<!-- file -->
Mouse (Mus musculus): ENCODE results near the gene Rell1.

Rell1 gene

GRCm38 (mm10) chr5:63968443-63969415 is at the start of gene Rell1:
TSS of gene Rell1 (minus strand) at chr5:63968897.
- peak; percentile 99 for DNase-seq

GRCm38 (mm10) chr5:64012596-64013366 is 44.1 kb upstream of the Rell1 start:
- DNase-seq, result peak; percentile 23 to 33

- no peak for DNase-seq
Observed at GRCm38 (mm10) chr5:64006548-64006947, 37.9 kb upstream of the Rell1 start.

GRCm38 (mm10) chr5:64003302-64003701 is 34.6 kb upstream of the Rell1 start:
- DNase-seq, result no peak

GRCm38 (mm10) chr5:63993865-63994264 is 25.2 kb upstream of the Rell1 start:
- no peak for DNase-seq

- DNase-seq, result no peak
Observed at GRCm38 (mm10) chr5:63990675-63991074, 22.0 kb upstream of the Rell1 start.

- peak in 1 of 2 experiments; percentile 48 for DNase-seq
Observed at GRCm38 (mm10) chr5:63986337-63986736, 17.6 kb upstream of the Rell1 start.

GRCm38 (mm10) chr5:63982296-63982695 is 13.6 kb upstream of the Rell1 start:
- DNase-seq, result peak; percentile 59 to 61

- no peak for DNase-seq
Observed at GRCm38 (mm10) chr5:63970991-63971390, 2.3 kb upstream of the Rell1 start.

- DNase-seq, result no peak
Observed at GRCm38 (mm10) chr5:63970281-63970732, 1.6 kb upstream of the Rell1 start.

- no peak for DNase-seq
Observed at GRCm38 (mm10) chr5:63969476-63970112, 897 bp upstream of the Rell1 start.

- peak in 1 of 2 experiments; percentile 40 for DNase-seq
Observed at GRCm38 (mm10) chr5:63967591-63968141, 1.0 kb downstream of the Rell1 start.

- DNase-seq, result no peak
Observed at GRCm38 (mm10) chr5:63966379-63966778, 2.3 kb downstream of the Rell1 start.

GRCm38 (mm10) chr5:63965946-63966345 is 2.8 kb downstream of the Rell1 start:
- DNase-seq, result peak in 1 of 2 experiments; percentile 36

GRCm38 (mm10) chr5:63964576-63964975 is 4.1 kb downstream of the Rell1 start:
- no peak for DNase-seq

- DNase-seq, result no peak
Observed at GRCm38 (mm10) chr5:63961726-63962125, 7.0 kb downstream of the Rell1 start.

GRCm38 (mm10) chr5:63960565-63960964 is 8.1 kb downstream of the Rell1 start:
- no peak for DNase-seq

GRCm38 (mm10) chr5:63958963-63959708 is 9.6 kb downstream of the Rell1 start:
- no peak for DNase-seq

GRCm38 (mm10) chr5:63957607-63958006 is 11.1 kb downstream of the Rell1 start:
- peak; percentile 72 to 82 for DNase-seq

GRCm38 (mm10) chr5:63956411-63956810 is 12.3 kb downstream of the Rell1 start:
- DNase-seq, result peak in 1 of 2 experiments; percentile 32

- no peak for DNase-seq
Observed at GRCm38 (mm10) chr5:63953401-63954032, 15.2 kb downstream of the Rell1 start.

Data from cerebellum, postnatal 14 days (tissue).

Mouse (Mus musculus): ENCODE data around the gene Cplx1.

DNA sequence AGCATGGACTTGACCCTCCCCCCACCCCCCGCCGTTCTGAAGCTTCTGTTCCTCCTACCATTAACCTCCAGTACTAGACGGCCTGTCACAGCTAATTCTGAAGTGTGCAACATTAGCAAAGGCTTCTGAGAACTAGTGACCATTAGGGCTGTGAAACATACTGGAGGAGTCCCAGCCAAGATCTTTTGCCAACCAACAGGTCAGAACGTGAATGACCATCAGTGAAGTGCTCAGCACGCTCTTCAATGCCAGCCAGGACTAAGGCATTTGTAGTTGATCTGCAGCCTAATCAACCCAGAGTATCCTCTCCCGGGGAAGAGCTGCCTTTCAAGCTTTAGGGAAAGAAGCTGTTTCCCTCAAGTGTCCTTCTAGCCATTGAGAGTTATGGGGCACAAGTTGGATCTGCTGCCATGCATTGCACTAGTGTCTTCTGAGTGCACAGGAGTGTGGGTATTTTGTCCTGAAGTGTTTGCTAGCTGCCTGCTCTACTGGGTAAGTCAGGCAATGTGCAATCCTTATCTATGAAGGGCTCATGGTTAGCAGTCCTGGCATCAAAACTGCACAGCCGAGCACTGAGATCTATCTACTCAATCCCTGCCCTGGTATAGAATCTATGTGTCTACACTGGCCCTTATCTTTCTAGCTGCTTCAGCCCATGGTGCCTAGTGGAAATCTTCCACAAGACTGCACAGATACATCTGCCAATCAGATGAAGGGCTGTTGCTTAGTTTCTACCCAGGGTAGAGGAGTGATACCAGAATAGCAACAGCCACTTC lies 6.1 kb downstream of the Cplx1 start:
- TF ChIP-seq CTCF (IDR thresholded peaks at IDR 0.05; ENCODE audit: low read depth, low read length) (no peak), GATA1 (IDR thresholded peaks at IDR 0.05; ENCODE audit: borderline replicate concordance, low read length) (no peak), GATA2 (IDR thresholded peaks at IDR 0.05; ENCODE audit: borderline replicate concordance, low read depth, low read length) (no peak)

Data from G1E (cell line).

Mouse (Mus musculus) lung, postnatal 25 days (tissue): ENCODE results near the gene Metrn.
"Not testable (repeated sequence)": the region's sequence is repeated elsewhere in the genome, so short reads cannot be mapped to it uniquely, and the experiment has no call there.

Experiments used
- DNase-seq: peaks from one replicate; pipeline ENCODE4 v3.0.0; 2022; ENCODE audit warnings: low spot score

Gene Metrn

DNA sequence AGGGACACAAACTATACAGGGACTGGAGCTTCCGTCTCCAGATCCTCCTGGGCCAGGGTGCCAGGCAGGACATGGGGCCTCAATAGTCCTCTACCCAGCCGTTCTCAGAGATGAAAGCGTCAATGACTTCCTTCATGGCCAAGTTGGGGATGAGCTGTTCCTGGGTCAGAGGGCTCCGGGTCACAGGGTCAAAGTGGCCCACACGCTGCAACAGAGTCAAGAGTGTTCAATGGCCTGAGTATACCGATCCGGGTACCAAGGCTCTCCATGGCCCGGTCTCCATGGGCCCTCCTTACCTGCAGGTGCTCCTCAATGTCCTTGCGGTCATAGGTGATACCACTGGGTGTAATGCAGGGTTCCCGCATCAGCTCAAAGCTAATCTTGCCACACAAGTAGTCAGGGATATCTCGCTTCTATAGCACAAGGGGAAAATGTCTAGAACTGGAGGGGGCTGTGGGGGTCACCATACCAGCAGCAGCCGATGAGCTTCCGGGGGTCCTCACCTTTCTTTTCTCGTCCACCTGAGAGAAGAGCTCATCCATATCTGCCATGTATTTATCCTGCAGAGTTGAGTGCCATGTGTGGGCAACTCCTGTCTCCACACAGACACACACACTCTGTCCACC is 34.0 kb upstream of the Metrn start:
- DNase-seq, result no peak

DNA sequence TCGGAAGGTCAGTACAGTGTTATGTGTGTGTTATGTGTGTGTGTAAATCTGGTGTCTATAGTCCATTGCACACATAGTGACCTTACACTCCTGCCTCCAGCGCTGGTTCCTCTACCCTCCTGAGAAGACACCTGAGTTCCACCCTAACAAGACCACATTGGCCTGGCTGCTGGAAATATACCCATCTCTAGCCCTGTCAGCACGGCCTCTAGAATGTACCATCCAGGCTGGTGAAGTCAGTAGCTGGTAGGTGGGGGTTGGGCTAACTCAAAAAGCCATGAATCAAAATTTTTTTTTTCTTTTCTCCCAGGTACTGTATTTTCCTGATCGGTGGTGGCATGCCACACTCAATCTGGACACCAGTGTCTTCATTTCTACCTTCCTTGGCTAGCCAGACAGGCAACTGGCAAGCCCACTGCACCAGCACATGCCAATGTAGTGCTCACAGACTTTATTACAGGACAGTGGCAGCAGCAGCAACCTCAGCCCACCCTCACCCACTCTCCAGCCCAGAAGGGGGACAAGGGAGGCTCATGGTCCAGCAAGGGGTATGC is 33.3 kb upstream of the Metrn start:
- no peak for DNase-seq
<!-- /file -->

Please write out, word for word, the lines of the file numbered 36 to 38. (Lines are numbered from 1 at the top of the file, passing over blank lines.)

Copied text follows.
GRCm38 (mm10) chr5:63960565-63960964 is 8.1 kb downstream of the Rell1 start:
- no peak for DNase-seq

GRCm38 (mm10) chr5:63958963-63959708 is 9.6 kb downstream of the Rell1 start: